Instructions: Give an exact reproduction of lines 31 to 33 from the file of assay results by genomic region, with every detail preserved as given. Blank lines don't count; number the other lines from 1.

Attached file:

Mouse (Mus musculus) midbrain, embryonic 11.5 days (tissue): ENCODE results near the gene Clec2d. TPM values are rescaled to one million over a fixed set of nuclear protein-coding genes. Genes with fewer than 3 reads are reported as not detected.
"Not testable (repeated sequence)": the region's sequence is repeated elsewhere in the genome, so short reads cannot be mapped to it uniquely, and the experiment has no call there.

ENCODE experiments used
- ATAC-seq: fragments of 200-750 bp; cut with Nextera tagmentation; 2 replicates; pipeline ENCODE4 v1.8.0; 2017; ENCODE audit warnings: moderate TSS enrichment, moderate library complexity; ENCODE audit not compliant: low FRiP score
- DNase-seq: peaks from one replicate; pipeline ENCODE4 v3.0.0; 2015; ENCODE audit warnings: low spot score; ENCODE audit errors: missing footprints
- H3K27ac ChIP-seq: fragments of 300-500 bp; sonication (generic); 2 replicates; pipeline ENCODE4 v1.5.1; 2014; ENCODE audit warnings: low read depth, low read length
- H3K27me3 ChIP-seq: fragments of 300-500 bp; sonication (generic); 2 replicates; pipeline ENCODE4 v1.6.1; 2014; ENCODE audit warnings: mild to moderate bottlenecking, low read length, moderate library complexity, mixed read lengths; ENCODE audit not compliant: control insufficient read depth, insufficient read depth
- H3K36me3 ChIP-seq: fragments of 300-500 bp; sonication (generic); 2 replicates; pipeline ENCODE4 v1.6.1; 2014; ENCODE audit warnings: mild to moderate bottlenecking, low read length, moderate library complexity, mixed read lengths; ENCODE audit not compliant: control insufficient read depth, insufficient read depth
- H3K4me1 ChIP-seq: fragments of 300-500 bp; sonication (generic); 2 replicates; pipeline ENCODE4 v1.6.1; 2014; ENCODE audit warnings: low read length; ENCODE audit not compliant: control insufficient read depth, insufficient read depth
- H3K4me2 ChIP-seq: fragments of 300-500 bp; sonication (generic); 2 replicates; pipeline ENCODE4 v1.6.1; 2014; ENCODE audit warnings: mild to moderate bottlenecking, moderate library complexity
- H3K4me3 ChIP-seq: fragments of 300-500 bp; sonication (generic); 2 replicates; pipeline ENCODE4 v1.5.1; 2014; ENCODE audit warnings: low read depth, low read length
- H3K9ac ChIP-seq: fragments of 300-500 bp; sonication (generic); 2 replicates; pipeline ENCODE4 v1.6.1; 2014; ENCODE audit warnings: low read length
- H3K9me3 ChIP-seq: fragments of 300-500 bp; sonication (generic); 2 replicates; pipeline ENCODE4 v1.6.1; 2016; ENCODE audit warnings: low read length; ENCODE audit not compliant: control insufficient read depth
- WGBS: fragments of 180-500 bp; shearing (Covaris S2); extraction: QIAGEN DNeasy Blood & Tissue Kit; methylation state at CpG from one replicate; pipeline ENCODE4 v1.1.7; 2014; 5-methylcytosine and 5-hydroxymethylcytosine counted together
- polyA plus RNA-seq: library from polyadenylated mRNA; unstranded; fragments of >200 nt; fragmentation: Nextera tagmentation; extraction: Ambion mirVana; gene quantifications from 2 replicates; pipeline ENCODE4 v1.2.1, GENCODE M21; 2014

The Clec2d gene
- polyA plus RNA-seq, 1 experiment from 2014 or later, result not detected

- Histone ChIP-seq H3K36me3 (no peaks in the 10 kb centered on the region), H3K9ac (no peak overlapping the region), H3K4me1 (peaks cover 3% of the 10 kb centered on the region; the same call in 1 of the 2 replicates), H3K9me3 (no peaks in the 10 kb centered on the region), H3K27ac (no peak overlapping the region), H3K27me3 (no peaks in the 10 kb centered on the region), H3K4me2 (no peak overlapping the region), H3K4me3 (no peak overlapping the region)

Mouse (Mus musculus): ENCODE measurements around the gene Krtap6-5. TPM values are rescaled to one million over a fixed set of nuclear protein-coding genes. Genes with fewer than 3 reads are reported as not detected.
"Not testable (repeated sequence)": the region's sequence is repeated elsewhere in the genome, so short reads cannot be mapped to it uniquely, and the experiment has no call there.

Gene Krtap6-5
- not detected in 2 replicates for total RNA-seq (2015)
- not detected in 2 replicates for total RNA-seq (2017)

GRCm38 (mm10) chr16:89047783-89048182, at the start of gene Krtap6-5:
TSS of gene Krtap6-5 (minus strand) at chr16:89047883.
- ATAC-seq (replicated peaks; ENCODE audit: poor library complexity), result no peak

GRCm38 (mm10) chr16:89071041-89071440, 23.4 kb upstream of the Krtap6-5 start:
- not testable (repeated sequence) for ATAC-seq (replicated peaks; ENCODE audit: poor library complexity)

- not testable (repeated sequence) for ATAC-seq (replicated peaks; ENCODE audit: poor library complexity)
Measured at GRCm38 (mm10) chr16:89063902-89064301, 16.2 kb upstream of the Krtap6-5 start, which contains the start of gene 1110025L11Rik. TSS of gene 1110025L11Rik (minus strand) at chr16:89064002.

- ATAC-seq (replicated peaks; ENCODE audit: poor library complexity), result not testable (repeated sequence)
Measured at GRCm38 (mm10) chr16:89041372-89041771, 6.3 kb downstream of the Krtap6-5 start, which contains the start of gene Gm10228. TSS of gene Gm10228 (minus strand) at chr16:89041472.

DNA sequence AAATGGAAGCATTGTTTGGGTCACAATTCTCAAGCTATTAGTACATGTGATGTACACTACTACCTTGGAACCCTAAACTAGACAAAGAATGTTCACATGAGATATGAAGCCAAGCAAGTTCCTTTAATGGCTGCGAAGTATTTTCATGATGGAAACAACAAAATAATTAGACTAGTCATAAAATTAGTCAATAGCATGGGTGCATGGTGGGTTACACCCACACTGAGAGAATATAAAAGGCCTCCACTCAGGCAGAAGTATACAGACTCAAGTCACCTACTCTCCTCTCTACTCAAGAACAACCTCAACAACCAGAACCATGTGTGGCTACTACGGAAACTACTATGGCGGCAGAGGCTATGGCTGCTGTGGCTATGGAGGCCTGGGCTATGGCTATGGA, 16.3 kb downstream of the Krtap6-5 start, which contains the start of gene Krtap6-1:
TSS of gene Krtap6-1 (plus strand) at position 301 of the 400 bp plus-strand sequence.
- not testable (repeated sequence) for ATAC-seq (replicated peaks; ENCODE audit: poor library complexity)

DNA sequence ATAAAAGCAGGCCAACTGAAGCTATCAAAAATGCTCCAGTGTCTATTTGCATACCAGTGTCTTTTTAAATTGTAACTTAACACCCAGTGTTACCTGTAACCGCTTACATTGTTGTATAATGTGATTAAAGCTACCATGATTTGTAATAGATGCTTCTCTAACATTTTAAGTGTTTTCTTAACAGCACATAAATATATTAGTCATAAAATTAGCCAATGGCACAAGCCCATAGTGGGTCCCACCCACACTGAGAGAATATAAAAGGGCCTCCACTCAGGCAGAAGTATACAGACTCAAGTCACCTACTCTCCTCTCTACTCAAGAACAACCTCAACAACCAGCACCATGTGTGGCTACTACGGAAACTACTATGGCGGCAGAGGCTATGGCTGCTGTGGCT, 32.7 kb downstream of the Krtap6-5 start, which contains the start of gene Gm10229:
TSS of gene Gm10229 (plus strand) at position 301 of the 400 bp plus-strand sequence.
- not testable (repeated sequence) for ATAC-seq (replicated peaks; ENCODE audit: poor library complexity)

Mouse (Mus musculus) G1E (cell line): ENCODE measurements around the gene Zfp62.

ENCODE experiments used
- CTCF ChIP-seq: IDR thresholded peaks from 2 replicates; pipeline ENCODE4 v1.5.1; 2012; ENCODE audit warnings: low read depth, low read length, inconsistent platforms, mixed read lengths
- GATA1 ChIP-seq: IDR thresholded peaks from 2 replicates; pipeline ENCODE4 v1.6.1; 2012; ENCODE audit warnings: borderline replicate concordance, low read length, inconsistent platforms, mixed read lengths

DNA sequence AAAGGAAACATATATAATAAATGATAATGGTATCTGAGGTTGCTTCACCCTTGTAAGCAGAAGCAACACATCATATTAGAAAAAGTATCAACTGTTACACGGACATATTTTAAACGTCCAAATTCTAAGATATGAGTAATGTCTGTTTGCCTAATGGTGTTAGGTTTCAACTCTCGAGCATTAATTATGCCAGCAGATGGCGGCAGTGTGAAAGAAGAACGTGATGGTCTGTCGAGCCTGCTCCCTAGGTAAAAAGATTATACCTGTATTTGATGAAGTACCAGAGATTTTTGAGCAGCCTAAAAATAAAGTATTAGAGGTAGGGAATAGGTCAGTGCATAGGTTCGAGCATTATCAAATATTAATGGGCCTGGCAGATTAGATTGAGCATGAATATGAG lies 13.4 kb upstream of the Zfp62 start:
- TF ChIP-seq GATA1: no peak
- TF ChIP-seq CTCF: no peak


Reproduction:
- ATAC-seq (replicated peaks; ENCODE audit: poor library complexity), result not testable (repeated sequence)
Measured at GRCm38 (mm10) chr16:89041372-89041771, 6.3 kb downstream of the Krtap6-5 start, which contains the start of gene Gm10228. TSS of gene Gm10228 (minus strand) at chr16:89041472.

DNA sequence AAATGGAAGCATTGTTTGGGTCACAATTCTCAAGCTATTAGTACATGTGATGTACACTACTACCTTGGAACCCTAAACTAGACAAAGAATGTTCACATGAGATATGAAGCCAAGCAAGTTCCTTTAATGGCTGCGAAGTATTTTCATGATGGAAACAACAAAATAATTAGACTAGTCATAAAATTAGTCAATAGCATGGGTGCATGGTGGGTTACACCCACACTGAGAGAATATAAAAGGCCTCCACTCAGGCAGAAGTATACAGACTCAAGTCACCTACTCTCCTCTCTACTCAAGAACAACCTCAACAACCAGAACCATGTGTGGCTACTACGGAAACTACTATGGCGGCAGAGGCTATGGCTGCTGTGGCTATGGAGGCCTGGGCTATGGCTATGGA, 16.3 kb downstream of the Krtap6-5 start, which contains the start of gene Krtap6-1: